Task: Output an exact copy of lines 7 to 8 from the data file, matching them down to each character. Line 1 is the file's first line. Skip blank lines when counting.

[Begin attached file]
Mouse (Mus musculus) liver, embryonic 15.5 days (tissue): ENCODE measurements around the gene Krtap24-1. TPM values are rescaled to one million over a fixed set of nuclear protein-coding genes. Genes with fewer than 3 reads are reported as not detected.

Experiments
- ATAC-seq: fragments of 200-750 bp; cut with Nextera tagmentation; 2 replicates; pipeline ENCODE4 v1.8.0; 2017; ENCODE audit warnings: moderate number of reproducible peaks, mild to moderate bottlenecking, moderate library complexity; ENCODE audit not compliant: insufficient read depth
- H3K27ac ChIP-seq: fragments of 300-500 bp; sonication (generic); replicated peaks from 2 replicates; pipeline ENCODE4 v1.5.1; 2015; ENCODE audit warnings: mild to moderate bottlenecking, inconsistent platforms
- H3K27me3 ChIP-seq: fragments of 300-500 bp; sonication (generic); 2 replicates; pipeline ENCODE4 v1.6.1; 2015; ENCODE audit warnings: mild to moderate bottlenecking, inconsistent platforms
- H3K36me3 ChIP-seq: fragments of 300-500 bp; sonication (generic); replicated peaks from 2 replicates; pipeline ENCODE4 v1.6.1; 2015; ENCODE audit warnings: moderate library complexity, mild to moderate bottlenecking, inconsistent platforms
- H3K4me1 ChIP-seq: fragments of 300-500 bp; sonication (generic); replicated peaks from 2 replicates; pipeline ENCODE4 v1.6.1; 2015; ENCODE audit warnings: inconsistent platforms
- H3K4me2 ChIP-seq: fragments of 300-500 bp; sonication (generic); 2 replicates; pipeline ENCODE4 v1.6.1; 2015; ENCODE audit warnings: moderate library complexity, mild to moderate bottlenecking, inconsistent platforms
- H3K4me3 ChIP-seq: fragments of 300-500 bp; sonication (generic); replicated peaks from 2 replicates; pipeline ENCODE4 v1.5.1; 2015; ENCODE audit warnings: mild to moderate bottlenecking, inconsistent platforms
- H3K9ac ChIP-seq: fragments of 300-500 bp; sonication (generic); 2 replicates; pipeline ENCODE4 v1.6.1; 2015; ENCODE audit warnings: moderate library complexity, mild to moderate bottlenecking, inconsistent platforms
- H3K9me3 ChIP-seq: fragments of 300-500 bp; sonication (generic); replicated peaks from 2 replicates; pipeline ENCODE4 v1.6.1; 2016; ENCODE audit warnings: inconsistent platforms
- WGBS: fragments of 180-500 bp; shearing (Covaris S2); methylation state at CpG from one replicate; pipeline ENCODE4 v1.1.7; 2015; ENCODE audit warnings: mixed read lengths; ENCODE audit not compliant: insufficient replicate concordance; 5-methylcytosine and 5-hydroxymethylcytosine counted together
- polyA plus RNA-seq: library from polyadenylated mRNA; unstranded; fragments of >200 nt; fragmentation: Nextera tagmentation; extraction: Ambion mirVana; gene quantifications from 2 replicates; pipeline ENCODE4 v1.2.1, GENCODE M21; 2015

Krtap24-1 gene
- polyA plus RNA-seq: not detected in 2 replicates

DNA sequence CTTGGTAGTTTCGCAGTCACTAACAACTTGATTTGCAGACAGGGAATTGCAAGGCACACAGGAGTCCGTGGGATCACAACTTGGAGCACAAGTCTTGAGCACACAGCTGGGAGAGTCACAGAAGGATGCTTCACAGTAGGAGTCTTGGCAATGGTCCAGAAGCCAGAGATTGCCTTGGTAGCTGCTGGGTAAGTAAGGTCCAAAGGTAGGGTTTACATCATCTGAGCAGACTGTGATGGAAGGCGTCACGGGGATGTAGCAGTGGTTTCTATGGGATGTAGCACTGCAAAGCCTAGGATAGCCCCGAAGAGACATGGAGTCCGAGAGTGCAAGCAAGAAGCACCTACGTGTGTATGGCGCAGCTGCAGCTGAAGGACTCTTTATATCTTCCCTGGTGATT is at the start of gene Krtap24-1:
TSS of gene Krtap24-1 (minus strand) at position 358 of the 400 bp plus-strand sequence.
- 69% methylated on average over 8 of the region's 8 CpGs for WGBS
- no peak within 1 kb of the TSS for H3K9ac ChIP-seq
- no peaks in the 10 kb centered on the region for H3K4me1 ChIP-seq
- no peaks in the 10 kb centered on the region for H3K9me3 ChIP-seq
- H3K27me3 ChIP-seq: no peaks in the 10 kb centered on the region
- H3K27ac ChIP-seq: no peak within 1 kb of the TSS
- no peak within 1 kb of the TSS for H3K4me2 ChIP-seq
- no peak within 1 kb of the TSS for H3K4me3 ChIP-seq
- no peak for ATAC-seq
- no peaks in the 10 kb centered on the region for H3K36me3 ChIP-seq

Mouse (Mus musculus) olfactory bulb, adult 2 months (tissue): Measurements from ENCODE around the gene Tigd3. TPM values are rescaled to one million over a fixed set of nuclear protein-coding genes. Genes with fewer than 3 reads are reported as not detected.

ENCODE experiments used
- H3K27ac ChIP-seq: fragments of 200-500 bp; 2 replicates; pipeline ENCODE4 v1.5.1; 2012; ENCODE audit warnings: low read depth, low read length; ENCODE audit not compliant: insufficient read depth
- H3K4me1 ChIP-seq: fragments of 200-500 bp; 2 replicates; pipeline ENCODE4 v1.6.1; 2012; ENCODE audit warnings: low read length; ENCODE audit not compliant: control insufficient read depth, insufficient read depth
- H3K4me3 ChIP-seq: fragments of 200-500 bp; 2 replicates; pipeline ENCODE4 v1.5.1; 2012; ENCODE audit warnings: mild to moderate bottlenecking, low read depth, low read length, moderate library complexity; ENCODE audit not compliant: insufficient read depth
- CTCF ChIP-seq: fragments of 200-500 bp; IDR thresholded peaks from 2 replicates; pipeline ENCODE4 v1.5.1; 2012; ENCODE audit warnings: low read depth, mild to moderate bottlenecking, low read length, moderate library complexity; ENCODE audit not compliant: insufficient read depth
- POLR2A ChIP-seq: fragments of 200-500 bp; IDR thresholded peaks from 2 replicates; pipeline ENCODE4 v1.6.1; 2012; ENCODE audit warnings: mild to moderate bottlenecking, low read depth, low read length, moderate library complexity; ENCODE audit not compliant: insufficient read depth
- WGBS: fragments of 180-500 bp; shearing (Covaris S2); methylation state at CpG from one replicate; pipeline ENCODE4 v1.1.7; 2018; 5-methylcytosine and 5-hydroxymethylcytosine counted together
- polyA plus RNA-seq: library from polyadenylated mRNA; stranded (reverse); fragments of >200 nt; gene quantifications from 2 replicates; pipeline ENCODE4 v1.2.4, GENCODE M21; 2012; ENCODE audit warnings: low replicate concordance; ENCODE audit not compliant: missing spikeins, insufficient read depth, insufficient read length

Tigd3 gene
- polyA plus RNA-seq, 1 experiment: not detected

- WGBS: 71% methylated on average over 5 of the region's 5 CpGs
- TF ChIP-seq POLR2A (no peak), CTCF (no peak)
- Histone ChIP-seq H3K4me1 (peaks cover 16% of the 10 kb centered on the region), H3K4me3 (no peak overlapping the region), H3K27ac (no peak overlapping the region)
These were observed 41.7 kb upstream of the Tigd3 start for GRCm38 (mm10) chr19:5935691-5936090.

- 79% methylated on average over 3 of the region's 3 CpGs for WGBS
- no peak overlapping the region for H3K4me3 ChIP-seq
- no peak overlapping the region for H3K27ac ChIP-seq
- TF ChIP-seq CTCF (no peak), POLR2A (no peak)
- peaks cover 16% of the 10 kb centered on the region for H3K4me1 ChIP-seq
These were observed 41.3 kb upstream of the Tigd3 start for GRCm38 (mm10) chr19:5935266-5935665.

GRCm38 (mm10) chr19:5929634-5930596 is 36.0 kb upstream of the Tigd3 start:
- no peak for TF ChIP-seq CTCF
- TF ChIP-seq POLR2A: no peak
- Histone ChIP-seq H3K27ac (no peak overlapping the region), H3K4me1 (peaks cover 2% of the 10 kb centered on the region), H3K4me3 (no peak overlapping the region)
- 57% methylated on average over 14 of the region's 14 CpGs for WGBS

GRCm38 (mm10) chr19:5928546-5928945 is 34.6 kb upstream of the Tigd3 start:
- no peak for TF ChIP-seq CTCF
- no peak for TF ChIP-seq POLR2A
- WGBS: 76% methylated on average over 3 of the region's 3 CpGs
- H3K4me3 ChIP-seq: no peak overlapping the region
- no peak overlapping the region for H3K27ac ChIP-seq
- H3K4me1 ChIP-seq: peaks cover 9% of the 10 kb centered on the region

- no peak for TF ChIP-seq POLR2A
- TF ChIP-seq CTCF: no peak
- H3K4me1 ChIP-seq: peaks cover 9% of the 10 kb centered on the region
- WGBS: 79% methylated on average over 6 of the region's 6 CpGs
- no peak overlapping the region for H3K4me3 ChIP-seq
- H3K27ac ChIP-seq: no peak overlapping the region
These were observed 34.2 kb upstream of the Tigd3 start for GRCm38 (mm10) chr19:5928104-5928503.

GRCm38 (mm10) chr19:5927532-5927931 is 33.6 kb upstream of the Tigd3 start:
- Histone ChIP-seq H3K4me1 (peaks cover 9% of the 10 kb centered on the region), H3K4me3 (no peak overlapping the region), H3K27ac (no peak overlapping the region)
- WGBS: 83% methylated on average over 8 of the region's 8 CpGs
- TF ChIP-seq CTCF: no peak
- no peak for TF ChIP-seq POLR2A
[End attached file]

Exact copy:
- H3K4me1 ChIP-seq: fragments of 300-500 bp; sonication (generic); replicated peaks from 2 replicates; pipeline ENCODE4 v1.6.1; 2015; ENCODE audit warnings: inconsistent platforms
- H3K4me2 ChIP-seq: fragments of 300-500 bp; sonication (generic); 2 replicates; pipeline ENCODE4 v1.6.1; 2015; ENCODE audit warnings: moderate library complexity, mild to moderate bottlenecking, inconsistent platforms